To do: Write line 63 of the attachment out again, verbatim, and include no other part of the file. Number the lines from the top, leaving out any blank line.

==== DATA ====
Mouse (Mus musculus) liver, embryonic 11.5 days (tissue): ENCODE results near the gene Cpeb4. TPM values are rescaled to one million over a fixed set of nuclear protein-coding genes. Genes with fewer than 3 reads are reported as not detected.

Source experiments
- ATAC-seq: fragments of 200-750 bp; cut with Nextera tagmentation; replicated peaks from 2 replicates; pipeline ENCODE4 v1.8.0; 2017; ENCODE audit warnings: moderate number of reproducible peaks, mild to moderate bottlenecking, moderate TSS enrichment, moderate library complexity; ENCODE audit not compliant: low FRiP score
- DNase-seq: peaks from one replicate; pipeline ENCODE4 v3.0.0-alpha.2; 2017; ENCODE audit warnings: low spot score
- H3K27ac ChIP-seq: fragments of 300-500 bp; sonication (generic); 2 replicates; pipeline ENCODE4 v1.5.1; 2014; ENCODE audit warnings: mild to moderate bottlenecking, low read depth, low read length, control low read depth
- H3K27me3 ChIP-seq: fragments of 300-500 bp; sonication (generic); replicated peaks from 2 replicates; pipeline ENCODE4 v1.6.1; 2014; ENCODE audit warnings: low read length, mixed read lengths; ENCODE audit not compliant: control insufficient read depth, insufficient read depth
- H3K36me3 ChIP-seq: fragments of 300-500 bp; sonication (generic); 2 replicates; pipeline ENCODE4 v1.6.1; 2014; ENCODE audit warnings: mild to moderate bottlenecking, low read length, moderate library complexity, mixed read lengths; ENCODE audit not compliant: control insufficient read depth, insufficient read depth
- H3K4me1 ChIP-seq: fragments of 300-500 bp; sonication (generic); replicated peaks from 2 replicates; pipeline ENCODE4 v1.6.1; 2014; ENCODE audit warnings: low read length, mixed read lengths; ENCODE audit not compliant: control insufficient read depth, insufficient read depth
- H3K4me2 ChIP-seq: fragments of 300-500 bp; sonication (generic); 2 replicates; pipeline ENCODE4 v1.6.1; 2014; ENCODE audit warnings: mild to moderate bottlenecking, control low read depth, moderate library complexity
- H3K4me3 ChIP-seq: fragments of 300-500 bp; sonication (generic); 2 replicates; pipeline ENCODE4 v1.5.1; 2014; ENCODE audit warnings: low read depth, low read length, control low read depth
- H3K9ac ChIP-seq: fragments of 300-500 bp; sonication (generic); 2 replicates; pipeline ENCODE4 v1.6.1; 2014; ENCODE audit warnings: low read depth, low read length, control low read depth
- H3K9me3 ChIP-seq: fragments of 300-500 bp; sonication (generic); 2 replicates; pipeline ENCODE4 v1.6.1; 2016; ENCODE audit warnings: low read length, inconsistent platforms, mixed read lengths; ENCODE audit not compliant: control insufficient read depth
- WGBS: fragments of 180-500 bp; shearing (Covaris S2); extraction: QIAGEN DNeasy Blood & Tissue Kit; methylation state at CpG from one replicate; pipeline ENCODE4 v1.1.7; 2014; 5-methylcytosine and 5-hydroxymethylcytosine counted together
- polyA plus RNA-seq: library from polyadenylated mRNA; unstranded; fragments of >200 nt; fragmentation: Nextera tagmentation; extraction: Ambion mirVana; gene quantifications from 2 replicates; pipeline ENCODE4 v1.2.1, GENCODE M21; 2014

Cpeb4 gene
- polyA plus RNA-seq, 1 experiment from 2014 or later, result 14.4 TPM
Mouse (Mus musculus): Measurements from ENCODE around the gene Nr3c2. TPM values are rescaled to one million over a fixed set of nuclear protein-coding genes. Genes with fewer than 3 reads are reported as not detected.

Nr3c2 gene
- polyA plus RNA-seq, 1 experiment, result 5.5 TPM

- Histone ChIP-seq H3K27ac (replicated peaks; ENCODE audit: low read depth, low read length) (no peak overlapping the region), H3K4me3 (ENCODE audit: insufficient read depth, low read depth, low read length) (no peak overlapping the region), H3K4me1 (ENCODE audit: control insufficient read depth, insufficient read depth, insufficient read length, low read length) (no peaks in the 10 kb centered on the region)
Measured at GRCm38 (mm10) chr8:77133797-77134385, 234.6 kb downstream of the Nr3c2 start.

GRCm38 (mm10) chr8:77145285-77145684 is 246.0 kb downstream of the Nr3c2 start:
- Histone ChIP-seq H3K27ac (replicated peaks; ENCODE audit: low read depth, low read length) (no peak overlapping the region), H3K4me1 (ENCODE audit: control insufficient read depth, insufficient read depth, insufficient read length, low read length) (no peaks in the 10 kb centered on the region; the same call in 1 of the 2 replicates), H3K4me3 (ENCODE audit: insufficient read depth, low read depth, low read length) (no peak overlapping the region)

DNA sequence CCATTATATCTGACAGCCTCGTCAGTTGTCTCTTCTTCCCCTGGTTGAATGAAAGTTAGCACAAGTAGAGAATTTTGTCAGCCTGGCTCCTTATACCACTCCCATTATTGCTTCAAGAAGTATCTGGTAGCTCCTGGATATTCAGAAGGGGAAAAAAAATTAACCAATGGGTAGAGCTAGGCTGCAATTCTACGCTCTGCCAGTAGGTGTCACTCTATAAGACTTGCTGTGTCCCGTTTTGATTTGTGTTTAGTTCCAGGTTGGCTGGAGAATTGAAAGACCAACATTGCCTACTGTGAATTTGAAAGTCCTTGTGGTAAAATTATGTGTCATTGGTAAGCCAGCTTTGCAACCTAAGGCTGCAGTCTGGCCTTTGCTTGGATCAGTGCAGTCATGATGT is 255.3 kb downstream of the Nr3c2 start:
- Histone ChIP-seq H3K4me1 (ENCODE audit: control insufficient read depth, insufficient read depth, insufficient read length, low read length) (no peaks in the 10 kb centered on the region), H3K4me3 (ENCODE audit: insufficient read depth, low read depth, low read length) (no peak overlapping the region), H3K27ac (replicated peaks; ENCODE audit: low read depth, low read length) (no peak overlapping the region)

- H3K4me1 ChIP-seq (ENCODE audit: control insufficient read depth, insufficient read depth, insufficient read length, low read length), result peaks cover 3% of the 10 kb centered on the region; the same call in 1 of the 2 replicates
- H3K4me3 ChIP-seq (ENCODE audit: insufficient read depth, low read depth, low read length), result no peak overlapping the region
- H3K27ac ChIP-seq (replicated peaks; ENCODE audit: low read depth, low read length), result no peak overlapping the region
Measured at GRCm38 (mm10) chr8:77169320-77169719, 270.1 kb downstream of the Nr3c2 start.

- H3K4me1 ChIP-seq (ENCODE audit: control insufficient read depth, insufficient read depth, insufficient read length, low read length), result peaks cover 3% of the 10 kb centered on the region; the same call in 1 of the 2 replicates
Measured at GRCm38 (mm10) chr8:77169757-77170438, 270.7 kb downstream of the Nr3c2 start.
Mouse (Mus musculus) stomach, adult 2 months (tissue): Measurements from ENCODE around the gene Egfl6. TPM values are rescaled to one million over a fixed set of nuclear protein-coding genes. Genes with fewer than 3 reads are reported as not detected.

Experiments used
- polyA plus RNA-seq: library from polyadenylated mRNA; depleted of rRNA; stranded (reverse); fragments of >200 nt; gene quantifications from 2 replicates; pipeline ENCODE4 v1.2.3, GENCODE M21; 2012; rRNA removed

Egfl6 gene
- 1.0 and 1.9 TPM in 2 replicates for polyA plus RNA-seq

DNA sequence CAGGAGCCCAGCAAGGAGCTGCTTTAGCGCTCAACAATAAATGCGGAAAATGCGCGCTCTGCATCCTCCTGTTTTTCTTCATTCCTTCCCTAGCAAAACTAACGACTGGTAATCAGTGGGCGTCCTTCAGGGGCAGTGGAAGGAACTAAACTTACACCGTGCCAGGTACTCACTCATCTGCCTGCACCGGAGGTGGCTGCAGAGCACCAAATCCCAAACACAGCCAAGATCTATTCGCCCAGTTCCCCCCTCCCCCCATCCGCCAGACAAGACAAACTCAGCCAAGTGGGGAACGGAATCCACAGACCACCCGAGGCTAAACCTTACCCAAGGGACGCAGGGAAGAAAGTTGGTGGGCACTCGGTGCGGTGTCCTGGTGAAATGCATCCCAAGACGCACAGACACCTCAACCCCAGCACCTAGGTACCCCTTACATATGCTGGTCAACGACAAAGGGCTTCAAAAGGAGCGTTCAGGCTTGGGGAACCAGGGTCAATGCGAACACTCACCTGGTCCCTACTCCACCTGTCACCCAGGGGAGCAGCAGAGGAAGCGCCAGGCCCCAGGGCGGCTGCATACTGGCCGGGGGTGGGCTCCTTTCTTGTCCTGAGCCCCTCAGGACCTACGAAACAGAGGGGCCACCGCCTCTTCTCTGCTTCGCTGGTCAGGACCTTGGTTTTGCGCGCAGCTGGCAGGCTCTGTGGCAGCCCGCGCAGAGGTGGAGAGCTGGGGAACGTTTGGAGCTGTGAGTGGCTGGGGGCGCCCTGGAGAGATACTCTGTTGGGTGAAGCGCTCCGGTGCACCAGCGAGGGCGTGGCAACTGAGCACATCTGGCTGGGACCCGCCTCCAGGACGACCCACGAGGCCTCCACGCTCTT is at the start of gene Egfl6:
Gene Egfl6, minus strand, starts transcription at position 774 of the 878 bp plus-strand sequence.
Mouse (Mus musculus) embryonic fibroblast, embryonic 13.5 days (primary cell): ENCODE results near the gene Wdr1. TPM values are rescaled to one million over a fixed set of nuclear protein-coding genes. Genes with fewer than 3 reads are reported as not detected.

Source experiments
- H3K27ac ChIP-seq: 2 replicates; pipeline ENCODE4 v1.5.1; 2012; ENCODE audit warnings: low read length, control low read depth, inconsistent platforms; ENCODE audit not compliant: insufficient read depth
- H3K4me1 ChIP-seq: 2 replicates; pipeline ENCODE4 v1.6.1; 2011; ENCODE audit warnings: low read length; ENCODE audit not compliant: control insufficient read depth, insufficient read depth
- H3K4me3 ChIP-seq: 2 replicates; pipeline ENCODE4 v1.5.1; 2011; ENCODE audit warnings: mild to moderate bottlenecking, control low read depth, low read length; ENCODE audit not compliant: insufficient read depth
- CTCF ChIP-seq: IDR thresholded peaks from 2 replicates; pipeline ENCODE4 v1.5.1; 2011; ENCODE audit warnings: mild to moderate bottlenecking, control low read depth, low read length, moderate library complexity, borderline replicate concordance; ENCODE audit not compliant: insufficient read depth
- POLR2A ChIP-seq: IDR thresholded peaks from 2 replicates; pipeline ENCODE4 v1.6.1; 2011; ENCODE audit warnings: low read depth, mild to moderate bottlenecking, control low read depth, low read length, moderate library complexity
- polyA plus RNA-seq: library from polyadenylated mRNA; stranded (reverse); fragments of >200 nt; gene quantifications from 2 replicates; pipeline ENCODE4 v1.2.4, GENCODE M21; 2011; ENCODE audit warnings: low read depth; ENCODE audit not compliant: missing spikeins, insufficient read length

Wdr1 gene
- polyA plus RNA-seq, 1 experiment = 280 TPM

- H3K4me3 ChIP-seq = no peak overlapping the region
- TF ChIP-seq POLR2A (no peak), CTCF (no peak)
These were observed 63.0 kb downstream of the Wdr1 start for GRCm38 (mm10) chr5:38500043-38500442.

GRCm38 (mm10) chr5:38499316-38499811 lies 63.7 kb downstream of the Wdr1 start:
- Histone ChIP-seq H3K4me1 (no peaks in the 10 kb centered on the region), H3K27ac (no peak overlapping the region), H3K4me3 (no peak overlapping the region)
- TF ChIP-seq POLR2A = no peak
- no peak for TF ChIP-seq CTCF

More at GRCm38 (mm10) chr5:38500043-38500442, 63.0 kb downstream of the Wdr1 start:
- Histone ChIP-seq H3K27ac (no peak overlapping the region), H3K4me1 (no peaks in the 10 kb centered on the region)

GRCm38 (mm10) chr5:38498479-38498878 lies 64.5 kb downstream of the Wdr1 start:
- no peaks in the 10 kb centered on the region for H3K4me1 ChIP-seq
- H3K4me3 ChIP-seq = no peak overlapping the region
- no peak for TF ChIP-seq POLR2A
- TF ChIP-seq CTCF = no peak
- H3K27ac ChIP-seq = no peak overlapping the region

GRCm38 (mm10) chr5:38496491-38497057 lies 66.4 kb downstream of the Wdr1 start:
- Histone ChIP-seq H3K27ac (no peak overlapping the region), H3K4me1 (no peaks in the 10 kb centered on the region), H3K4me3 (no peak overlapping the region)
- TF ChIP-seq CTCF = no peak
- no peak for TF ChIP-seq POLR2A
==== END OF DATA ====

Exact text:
- H3K27ac ChIP-seq = no peak overlapping the region